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World Humanitarian Day 2022

Discover everything you need to know about World Humanitarian Day and meet four real-life humanitarians.

16 August 2022

Three humanitarians talking in Malawi

What is World Humanitarian Day?

World Humanitarian Day is an international day dedicated to humanitarian workers who have lost their lives or been injured in the course of their work.

Founded by the United Nations General Assembly, the day was originally organised in memory of the 19 August 2003 bomb attack on the UN headquarters in Baghdad, Iraq, in which 22 people were killed.

On this day, we pay special tribute to all aid and health workers who have committed their lives to helping others and continue to provide lifesaving support in some of the most extreme environments around the world.

When is World Humanitarian Day?

World Humanitarian Day is celebrated on 19 August every year. 2022 is the thirteenth year the humanitarian community has marked the day.

This year, World Humanitarian Day shines a light on the thousands of volunteers, professionals and crisis-affected people who deliver shelter, urgent health care, food, protection, water and  more.

With record-high humanitarian needs around the world, it takes a collective effort to support a person in a humanitarian crisis. This year’s theme is ‘It takes a village’. So many people come together in times of crisis from those affected themselves to the global community that supports them as they recover.

Real life stories from real life humanitarians

This year we’re paying tribute to the incredible humanitarians we work with who share our vision to see a world where no family is left without shelter.

Right now we need our partners more than ever. Collaboration with humanitarians has never been more important.

Meet Frederic, Mustafa, Edwige and Domi, four humanitarians who are playing an essential role in making sure disaster affected communities receive much-needed ShelterBox aid.

 

Frederic

Frederic works for one of our partners, HELP, in Burkina Faso. Hear him talk about some of the unforgettable moments of his work.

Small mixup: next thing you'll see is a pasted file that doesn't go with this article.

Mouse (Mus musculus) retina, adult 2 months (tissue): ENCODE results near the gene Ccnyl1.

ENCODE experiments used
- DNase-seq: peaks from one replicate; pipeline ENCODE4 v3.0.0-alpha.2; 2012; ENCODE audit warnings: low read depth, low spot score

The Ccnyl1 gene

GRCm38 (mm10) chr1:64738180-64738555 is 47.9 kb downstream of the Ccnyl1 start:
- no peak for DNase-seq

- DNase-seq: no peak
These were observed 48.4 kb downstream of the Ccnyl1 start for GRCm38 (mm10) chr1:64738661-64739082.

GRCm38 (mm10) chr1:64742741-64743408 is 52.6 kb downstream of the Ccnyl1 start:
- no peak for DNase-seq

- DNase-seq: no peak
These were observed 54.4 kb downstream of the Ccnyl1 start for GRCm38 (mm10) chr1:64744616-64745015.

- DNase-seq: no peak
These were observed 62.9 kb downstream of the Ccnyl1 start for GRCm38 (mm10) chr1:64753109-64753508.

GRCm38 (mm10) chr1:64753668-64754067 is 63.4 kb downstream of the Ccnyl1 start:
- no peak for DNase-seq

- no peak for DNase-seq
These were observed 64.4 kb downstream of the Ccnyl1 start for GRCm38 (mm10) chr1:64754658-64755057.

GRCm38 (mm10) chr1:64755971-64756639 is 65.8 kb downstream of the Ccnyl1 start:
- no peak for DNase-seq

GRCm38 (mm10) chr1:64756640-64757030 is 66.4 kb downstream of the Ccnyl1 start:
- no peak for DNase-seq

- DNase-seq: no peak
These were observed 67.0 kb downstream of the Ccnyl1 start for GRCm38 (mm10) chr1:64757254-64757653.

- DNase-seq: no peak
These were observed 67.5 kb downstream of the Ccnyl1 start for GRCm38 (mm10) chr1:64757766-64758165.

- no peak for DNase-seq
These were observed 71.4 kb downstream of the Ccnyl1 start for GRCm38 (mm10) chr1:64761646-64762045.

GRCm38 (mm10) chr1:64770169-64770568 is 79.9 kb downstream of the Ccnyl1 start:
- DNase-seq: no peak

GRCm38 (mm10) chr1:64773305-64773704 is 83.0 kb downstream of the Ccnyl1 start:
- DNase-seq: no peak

When we asked him why he wanted to help families, he told us: ‘It’s unforgettable to see [a] person relieved and no longer scared.’

Portrait of Mustafa, wearing a ReliefAid vest, with added text '

Mustafa

Meet Mustafa, a Hygiene Control Officer working with ReliefAid. ReliefAid are one of our critical partners in Syria, helping us provide aid to families affected by the ongoing conflict.

Despite working in incredibly challenging circumstances, Mustafa is motivated to help people who need it most. ‘The most wonderful thing about humanitarian work is that I do not stand helpless. I can do my duty towards those in need.’

Working on the frontline to support families through the pandemic has been challenging for Mustafa. ‘Our work requires contact with many people and communities, which exposes us and our families to great danger.’ But knowing that the need for our support is greater than ever drives Mustafa to continue, taking the necessary precautions and persevering through the difficulties presented by COVID-19.

Mustafa finds his work rewarding: ‘What makes me optimistic is that I am able to change and improve the bad conditions of families. When I see the smile on people’s faces it is a great thing.’

Edwige

Edwige works with our partner, Help, to deliver essential aid to families in Burkina Faso.

She works hard to serve her fellow people in times of need. When we asked Edwige what being a humanitarian meant to her, she said: ‘To be a humanitarian is to be devoted the cause of human beings in distress, wherever life is threatened, where the smile is taken away.’

Working through the pandemic has had a huge impact on Edwige’s work. Distributions of aid items, such as the tarpaulins, kitchen sets, water carriers and sleeping mats that ShelterBox has provided in Burkina Faso, are limited to groups of 50. Generally, COVID-19 has slowed down the work that many humanitarians do.

But she doesn’t lose hope. ‘What gives me hope for the future is that there are always men and women who are committed and ready to serve their fellow people in times of need. More and more, men and women are realising that progress only makes sense when it makes people happy.’

For Edwige, there is nothing more powerful than a smile. ‘When we manage to tear away a smile from those who have lost it, to restore hope to those who have lost everything, that is where I get my strength.’

Domi

Domi works as a Warehouse and Logistics Supervisor at the ShelterBox Operations Philippines office.

He wanted to work for ShelterBox after seeing families in ShelterBox tents after a Typhoon in 2013. ‘I was amazed. I went away and researched more about ShelterBox.’

Domi enjoys taking good care of our aid items, knowing that it will help people in need. ‘My job gives me a sense of fulfilment and happiness knowing that I can use my experience, knowledge and skills in helping thousands of families.’

The challenges of the coronavirus pandemic taught Domi to be resilient. ‘The virus may affect a person physically, mentally and emotionally. This pandemic [has] taught me to be more creative and resilient in dealing with my every day work’.

 

Humanitarians like Frederic, Mustafa, Edwige and Domi enable us to go the extra mile and reach more people that desperately need our support. When we work together, we each play an essential role in making sure disaster-affected communities receive the help they need.

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